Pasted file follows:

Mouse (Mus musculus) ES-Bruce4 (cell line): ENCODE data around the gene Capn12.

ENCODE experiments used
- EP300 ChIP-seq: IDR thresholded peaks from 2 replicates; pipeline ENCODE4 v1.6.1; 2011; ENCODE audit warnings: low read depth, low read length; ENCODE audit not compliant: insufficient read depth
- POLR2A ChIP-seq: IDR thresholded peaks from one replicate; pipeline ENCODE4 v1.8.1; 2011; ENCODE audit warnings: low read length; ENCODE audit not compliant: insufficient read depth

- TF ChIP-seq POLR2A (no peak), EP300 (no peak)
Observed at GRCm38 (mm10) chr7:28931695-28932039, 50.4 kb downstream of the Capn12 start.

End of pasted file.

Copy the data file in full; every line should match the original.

Mouse (Mus musculus) ES-Bruce4 (cell line): ENCODE data around the gene Capn12.

ENCODE experiments used
- EP300 ChIP-seq: IDR thresholded peaks from 2 replicates; pipeline ENCODE4 v1.6.1; 2011; ENCODE audit warnings: low read depth, low read length; ENCODE audit not compliant: insufficient read depth
- POLR2A ChIP-seq: IDR thresholded peaks from one replicate; pipeline ENCODE4 v1.8.1; 2011; ENCODE audit warnings: low read length; ENCODE audit not compliant: insufficient read depth

- TF ChIP-seq POLR2A (no peak), EP300 (no peak)
Observed at GRCm38 (mm10) chr7:28931695-28932039, 50.4 kb downstream of the Capn12 start.